Have been living it up a bit in these first couple of weeks of the year but in amongst the new discoveries I couldn’t wait to get back to Madrid’s original temple to all things Sanlucar, Surtopia, whose bar I duly propped up on the first day it reopened.

I have been many times over the years and have posted a fair few times on this blog, but it is always worth visiting again. The wine list is in continual evolution – quite aside from the outstanding list of sherries, manzanillas and white and red wines from the region they now also have a brilliantly priced list of grower champagnes. And the cooking seems just to get better and better too: it is now up there with the very best in Madrid.

On this visit there was no messing around: a bloody sherry, creamed eggs with tuna and a beautiful piece of Urta (the supreme fish of the Cadiz coast), washed down with two superb amontillado finos, El Fossi and El Tresillo.

Wonderful stuff and well worth a(nother) visit!

Raya la Barajuela 2015

The third of the wines – all from the very top drawer – of a really memorable lunch at Alabaster recently this is something unique and special indeed.

The name “raya” refers to the old categories given to wine – whereas the finest wines were “palmas” destined to become finos, the rayas were heavier wines, over rich, that would be sent down a different path. This one is not a raya by chance: it is from fruit that was harvested from the el Corregidor vineyard in the very last of their many passes. A late harvest palomino, you might say.

The first time I tried it I must admit I struggled to understand it – the nose is sweet and rich, really in the style of a Riesling almost, while the palate is solid, dry and grapefruit bitter. In isolation I found it a strange combination.

The next time I had it was not in isolation: a fantastic tasting of the Barajuela project wines in Taberna Palo Cortado. On that occasion, coming hot on the heels of the epic oloroso, the richness and extremes of this wine seemed to make much more sense.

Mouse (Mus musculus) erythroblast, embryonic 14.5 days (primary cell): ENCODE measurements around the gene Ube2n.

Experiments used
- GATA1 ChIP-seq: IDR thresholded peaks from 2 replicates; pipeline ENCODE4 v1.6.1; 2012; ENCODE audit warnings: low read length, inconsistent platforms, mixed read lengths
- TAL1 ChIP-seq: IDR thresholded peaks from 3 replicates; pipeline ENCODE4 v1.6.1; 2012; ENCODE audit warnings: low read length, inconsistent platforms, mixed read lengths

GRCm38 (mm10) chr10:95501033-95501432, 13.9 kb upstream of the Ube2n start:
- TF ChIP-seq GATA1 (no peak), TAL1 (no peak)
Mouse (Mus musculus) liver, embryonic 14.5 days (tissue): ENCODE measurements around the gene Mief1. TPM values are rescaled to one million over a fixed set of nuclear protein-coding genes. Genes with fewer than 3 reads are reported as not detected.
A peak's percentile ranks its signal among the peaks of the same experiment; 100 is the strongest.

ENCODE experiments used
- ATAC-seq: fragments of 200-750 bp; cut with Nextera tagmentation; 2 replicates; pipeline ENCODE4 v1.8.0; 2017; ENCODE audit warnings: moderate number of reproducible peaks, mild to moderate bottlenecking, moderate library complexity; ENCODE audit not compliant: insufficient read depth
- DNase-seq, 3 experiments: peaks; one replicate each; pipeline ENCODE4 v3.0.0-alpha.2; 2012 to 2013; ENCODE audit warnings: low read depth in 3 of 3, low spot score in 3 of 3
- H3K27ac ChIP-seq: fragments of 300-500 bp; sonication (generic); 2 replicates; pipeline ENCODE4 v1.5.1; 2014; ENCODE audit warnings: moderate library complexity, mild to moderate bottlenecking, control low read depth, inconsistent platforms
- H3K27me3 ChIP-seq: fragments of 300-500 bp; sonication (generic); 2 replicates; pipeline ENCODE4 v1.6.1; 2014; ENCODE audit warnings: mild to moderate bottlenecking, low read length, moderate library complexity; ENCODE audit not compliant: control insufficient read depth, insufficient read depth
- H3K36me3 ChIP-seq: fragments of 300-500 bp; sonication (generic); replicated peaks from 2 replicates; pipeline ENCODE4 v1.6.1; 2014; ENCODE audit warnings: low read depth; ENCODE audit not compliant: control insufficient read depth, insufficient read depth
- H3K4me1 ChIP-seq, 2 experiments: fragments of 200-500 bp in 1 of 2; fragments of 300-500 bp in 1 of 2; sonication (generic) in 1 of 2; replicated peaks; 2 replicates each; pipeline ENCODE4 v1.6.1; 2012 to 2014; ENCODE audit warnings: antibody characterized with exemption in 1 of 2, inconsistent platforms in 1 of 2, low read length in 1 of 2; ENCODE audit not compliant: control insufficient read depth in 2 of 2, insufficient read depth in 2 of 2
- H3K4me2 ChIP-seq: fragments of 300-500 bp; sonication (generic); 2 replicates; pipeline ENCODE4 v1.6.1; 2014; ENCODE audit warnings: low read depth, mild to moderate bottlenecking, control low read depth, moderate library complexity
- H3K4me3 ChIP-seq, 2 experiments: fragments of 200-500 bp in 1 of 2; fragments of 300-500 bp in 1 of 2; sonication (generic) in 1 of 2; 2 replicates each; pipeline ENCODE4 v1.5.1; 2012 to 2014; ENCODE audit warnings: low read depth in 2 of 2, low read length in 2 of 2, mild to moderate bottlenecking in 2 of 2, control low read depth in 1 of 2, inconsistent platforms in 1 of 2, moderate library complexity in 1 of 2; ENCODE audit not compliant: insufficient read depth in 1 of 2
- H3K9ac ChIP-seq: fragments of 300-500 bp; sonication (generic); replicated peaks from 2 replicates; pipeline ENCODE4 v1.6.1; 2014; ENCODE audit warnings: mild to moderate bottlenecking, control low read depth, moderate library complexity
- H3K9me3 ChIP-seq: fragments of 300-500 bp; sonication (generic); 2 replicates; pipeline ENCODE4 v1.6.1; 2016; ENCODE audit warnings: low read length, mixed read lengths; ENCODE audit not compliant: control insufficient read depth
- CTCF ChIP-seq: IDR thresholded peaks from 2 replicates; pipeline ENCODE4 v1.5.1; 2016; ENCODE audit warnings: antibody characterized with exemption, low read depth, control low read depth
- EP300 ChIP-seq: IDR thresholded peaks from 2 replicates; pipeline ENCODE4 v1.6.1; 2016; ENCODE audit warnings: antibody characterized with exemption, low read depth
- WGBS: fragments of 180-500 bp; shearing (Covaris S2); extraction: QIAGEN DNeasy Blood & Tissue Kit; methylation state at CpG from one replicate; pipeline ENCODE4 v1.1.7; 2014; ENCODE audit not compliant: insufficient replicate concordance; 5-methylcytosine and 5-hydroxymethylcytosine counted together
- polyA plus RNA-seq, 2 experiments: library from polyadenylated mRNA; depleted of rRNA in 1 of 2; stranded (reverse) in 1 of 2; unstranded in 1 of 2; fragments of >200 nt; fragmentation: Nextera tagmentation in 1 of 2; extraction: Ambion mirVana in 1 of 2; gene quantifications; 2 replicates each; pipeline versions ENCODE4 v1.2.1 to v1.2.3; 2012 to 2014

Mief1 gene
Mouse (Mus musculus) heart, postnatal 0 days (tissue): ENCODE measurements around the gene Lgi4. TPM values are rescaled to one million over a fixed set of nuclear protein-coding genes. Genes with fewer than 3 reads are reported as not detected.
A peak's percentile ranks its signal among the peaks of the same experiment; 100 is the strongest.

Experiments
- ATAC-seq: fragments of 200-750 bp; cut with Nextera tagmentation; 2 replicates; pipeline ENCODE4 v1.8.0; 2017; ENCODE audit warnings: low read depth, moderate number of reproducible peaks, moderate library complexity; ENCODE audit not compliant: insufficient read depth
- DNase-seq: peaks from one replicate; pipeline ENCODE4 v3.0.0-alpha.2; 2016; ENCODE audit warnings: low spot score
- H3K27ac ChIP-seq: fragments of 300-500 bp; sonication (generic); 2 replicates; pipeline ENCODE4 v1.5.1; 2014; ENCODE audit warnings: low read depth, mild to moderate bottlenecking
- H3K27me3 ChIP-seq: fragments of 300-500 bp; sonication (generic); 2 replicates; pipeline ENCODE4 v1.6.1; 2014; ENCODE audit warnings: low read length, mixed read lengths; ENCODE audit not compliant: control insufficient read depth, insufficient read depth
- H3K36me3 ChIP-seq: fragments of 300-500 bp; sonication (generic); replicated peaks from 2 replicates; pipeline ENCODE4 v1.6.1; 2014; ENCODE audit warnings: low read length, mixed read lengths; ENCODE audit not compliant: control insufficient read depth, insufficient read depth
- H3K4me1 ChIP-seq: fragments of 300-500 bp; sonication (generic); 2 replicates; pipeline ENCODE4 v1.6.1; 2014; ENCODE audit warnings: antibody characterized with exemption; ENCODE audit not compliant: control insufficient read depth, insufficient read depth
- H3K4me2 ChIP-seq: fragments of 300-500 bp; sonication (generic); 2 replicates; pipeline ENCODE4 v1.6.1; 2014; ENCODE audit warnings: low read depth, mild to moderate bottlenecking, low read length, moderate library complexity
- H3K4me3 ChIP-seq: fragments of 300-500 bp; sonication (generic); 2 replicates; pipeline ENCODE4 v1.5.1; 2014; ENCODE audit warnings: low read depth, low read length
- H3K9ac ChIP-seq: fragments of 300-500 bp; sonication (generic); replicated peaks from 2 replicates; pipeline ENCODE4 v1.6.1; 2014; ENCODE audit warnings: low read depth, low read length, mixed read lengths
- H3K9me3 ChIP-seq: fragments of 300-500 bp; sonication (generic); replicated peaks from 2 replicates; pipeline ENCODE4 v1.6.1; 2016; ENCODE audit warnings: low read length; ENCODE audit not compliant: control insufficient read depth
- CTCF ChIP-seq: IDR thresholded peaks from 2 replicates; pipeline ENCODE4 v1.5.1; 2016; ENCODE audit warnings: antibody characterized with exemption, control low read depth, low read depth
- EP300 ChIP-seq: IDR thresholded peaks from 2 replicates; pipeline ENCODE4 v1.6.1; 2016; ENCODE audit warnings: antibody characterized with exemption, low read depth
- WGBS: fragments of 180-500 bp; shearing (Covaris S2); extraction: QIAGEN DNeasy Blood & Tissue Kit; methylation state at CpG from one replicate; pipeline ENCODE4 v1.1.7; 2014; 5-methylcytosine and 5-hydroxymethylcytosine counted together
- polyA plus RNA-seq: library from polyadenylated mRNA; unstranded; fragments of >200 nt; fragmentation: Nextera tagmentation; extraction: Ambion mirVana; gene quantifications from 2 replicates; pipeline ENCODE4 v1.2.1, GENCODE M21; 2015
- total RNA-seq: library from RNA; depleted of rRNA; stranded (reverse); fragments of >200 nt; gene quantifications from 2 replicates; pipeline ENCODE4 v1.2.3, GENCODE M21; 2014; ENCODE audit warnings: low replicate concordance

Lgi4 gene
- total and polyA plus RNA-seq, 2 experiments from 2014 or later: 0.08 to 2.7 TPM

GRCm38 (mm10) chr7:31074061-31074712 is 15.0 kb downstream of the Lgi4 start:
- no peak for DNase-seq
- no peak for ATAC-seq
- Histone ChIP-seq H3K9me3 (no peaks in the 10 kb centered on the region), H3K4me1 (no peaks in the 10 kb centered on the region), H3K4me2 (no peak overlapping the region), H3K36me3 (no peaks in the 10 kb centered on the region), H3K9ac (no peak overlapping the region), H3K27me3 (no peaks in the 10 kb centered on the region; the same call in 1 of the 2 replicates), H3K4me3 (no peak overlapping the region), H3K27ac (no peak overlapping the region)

This time the context was provided by some fantastic pairings: a terrific red scorpionfish and a meaty, flavorful horse mackerel. The two dishes really complemented the wine, or vice versa: the sweetness of the nose with the scorpionfish and the bitterness and salinity with the horse mackerel.

A couple of things were very noticeable: first that the bitterness here was the grapefruit, baked orange bitterness of the fruit, not the burnt almond, woody bitterness I associate with process. The other was the utter contrast in profile with the fino. While the fino’s zing and salinity lets it slip in and out without a ripple, here the flavours are massive from the first sip to the long, long tail. On that finish the salinity is there but so is that over-ripe fruit – a long, long, long finish of fruit rather than just salt and spices.

And the potency – I was dragging this out but was still amazed at the intensity that made the tiniest sip enough.

It is probably my third favourite of the wines from this awesome little plot, but it is still a brilliant wine in its own right and fantastic with a strongly flavoured meat or fish dish like these.

Fino Williams Coleccion Añadas 2009, Febrero 2017

A bit of a backlog forming here for the editorial team at – this was the second wine of an absolutely cracking lunch at Alabaster ten days ago, and there have been several lunches since.

Luckily this one is an easy write up – this wine is class. It is part of the Williams Coleccion Añadas, a single vintage, statically aged fino from añina and carrascal, and one of the most distinctive finos around. It has an evolved, dark straw colour and a pronounced hazelnut aroma and juiciness and that make it very approachable indeed.